If you volunteer on a nonprofit board, here is a way you can help!
Planned Giving is the next great frontier in philanthropy. There are approximately 77 million Baby Boomers retiring with $40 trillion in assets. It is estimated that 60% of Boomers intend to leave some portion to their estate to a non-profit. Here are three tips to a successful Planned Giving program.
Who is a potential Planned Giving donor? It can be easy to fall into the trap of thinking that only the super-wealthy leave estate gifts. In fact, donors at all levels have the potential to leave a transformational gift to a nonprofit. It is very likely that you already know your best Planned Giving prospects. There are seven criteria that make someone a high-potential prospect. Here are the top three: over 55 years old, seven years of consistent giving to your organization, and has made at least one “major” gift. If you can generate a list of people who meet these criteria, you are well on your way to developing a Planned Giving prospect list.
Passive and Active Strategies. There are two ways to build a Planned Giving program. The traditional program includes letter and brochures explaining the benefits of estate planning as a charitable tool. These methods are considered passive as they rely on the potential donor to respond. An active program includes events that create awareness of Planned Giving and one-on-one visits to solicit interest in making a Planned Gift. While these strategies produce more results than passive strategies, they aren’t mutually exclusive. A blend of both will produce a healthy response to your efforts.
Focus on mission over methods. Many Planned Giving brochures and letters focus on the tax benefits of making a gift or on the types of gifts, such as Charitable Remainder Trusts or Charitable Gift Annuities. These deal with the methods of Planned Giving. Recent research indicates that tax advantages rank lower in terms of donor motivation than you might think. The top reason a person makes a Planned Gift is because of their relationship with the nonprofit. We suggest you focus on mission first. Take time to describe your history, your current successes, and the challenges that are on the horizon. Consider sharing the testimony of a current donor. These mission moments establish a connecting to the potential donor which lays the foundation for a future conversation about the methods of Planned Giving.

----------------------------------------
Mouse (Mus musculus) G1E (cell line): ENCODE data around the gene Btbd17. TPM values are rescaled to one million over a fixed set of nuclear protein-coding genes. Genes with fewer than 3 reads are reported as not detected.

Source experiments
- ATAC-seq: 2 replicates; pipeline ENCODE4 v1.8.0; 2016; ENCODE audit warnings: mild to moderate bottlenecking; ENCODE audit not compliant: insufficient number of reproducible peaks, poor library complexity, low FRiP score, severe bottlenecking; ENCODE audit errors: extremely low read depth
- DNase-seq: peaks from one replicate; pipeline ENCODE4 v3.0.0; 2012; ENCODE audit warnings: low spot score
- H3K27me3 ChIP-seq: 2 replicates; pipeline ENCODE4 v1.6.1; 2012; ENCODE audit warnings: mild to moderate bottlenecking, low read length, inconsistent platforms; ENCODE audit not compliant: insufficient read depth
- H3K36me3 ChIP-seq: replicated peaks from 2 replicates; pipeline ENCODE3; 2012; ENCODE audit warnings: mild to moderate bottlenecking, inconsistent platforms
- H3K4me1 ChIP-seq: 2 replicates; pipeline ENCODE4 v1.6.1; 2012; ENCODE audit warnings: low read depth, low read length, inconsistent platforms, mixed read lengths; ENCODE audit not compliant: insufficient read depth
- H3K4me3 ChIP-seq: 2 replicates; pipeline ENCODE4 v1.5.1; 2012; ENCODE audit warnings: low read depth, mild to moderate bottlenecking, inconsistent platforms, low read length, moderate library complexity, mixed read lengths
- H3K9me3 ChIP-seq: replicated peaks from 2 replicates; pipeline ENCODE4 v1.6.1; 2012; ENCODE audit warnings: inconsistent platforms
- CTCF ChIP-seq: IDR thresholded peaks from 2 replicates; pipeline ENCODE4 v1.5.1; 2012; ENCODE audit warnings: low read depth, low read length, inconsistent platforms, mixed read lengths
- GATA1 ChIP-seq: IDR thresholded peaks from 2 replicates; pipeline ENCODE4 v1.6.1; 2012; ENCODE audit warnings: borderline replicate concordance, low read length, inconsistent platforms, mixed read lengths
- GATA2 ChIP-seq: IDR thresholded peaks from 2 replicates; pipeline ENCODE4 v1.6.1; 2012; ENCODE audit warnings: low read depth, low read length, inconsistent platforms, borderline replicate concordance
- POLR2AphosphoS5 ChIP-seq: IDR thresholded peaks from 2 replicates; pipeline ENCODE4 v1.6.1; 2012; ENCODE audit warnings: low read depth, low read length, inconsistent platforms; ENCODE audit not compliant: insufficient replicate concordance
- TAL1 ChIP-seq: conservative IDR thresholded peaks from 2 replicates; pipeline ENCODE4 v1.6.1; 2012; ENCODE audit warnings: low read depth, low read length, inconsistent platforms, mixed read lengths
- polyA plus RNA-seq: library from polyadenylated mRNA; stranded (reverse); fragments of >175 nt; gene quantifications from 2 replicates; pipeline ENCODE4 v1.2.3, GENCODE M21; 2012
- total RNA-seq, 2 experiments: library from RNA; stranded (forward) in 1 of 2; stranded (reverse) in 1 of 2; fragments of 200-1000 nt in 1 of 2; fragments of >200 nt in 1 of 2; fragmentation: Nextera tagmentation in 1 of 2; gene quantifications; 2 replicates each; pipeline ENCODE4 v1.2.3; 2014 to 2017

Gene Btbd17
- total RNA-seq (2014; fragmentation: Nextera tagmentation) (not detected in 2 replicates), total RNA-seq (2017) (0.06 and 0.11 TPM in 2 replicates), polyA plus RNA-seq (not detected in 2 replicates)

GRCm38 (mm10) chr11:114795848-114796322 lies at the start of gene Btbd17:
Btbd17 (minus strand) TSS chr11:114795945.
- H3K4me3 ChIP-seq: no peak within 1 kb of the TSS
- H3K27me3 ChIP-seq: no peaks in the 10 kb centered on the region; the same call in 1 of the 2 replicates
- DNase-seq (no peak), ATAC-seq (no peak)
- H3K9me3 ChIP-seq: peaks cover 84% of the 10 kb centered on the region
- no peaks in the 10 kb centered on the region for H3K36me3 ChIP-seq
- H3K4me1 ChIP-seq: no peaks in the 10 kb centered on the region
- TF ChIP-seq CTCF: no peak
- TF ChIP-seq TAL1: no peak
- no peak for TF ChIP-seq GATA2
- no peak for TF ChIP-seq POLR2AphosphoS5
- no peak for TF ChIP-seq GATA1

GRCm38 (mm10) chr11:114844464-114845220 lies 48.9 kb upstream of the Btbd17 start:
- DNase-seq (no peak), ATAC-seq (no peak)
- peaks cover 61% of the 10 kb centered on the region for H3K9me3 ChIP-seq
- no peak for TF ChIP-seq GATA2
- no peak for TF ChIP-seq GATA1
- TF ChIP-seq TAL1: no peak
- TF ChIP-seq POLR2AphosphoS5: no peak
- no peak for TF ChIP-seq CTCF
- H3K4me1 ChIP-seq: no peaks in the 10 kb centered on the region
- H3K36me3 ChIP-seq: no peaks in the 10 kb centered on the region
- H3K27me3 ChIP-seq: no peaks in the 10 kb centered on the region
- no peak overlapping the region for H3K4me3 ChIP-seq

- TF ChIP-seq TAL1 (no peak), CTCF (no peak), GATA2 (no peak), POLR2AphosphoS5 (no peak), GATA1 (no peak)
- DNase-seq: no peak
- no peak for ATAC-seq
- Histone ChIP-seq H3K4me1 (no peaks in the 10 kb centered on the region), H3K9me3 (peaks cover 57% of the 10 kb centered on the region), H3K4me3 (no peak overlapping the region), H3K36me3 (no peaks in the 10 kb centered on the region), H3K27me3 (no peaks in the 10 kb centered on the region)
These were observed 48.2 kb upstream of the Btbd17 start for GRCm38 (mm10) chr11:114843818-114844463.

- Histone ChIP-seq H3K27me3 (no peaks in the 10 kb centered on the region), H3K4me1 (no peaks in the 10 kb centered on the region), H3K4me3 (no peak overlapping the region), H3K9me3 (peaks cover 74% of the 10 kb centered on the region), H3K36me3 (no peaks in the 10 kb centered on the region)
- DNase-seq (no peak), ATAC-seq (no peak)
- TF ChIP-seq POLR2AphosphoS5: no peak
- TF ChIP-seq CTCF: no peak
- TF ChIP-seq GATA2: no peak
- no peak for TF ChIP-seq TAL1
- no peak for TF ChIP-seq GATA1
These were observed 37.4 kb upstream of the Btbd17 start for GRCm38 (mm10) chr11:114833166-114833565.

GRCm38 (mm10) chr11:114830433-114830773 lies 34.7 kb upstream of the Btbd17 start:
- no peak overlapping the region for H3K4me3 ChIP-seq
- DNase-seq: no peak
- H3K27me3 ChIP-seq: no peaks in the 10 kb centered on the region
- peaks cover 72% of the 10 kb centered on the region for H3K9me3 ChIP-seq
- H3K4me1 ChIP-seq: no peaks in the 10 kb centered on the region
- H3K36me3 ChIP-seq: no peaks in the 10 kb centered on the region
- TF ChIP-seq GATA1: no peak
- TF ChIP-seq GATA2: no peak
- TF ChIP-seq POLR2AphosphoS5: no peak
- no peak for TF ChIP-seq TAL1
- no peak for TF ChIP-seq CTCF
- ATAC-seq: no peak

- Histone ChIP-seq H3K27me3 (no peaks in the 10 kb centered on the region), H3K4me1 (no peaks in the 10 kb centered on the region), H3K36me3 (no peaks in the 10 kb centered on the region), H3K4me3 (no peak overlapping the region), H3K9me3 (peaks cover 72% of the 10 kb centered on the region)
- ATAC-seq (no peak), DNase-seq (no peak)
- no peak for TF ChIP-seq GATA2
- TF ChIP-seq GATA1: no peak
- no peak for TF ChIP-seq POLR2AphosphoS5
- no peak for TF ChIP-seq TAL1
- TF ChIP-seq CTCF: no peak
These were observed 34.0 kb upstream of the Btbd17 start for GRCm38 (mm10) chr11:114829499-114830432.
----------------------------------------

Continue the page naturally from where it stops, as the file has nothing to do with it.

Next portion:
We understand nonprofits.
Nonprofits have unique needs, and we're here to help. Whether you need tools to manage donations, new ways to accept payments at events, guidance with a planned-giving campaign or new opportunities to engage board members, we're here for you.
Copyright © 2022 Old National Wealth Management - The material contained in this report may not be copied, reproduced, republished, posted, transmitted or otherwise distributed without prior written permission.
Investment instruments utilized by Old National Wealth Management are not FDIC insured, are not deposits or other obligations of Old National Wealth Management, Old National Bank, its parent company or affiliates, and involve investment risk including the possible loss of principal invested.
Investment and securities information presented herein is unique to Old National Wealth Management's approach to investment management. All information and opinions have been obtained from sources believed to be reliable and current at the time of publication, but are not guaranteed and do not claim to be a complete statement of all material factors. Examples or other representations made herein are for illustrative purposes and are not intended to be specific legal, tax, or investment advice and do not represent a solicitation.
Investments and strategies that may be presented may not be suitable for all investors. Old National Wealth Management Client Advisors and Portfolio Managers will work with interested parties to execute plans developed in consultation with their attorney or tax advisor.
The comments, views and opinions expressed herein are those of the author and Old National Wealth Management. From time-to-time, Old National Bancorp affiliates may issue reports or have opinions that are inconsistent with, and reach different conclusions from, this report. Old National Bancorp and its affiliates do not accept any liability for any direct, indirect or consequential damages or losses arising from any use of this report or its contents.